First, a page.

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Condromalácia de patela: comparação entre os achados em aparelhos de RM de alto e baixo campo magnético

Condromalácia de patela: comparação entre os achados em aparelhos de RM de alto e baixo campo magnético

2 to be significantly overestimated. Lateral facet has presented a reasonable agreement index and disagreement index was not significant. Medial ridge has presented a reasonable agreement index and disagreement index has showed to be underestimated. CONCLUSION: The STIR sequence versus TSE T2 SPIR sequence has presented the higher agreement index. High-grade lesions are better characterized by low-field-strength magnetic resonance imaging equipment sequences. Areas of increased signal intensity make difficult the study of the patella medial facet cartilage in low-field-strength equipment. Keywords: Magnetic resonance imaging; Skeletal – appendicular; Knee; Comparative study; Equipments;
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Arq. NeuroPsiquiatr.  vol.63 número1

Arq. NeuroPsiquiatr. vol.63 número1

Magnetic resonance imaging (MRI) equipments of high field, dedicated specifically to experimental uses, have been used to study the hydrocephalus in vivo of small rats carriers of congenital hydrocephalus. In this experiment the MRI of 1,0 T (the same used to investi- gate neurological diseases in humans is evaluated as an imaging method to study in vivo the size of the ventri- cles of hydrocephalic rats of the race Wistar.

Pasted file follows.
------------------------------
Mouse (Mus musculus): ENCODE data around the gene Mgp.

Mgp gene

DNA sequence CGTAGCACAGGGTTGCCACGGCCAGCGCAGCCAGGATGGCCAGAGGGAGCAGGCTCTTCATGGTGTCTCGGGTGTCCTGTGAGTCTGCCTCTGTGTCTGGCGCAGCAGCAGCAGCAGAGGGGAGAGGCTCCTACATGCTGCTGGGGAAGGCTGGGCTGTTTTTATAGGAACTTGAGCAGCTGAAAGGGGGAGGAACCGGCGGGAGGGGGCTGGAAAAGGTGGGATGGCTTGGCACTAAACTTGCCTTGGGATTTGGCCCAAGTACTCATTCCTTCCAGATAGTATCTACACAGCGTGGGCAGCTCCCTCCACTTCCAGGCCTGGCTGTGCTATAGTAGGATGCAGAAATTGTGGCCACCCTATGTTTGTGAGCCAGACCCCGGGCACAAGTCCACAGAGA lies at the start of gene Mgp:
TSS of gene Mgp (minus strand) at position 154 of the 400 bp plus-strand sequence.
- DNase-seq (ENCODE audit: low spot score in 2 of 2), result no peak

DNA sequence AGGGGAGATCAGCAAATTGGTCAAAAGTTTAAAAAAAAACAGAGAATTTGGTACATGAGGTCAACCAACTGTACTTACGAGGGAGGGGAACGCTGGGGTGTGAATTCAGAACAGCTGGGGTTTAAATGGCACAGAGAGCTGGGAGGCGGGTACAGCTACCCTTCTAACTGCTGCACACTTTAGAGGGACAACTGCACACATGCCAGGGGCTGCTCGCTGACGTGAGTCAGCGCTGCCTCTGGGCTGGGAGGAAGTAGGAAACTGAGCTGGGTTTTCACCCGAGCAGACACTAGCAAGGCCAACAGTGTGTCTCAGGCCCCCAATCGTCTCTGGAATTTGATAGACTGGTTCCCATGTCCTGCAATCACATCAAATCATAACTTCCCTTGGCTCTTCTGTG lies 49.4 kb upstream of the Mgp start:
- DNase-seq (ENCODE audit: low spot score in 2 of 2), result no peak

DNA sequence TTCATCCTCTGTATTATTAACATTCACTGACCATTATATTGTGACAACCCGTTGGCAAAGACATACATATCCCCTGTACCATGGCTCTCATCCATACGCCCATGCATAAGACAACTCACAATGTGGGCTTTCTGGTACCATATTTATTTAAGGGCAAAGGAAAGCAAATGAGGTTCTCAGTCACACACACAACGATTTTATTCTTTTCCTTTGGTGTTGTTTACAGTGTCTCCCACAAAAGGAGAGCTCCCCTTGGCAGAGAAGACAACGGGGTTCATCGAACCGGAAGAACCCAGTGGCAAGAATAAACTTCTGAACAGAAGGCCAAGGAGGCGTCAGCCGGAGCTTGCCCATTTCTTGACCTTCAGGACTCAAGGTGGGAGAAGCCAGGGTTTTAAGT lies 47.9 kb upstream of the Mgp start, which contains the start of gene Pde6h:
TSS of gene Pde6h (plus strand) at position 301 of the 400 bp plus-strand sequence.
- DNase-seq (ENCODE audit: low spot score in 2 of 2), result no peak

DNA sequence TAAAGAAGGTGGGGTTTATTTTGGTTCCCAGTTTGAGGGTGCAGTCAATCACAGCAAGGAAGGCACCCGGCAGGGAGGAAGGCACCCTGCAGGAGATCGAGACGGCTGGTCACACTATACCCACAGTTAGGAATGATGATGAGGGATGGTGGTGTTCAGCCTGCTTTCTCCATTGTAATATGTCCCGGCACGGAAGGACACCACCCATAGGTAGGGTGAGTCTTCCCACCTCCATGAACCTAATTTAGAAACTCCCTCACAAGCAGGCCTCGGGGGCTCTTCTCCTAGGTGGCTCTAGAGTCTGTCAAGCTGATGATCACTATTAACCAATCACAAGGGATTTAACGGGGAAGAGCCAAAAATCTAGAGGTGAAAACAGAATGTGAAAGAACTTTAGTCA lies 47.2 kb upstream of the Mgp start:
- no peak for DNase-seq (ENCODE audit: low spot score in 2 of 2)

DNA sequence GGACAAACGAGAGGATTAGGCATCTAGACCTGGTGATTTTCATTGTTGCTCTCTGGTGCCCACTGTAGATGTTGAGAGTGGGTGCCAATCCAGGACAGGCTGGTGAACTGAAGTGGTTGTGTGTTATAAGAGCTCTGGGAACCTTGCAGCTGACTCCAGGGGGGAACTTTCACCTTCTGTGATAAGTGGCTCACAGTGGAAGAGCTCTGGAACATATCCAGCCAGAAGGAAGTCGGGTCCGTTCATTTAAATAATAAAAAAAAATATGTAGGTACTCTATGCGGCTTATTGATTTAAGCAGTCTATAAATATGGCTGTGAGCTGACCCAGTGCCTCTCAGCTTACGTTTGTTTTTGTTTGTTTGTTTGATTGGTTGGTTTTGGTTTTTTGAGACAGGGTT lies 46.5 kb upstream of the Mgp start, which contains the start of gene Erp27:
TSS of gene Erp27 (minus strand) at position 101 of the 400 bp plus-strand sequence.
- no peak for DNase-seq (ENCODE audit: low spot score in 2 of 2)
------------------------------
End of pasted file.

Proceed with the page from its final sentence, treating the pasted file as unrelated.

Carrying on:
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A guide for functional magnetic resonance imaging

A guide for functional magnetic resonance imaging

It is important to consider that for fMRI the nominal spatial resolution is defined by the FOV in k-space (or voxel size in the image space). However, its effective spatial resolution can be considerably lower due to the physiological spread of the hemodynamic response and the specific vascular weighting of the fMRI sequence [232]. The typical fMRI voxel size is 3-4 mm, although with higher field magnets (7T) a size of 500 microns or less may be readily achieved [100]. The spatial resolution of PET is typically ≥4–5 mm, being limited by the positron-electron annihilation range and the size of the gamma ray detectors [234]. The NIRS spatial resolution is low (10–20 mm) and limited mainly by the strong dispersion and attenuation of IR photons, which also restricts the depth of cortex that can be imaged within a banana-shaped region connecting the NIRS optodes [100]. The resolution in EEG and MEG is also limited to > 10–20 mm because unique reconstructions of dipoles are not possible from scalp based measurements of electrical or magnetic distributions. Unlike EEG, MEG does not suffer from scalp recordings being spatially distorted by heterogeneous electrical conduction paths within the brain/skull [100].
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Multiparametric MRI and Image analysis

Multiparametric MRI and Image analysis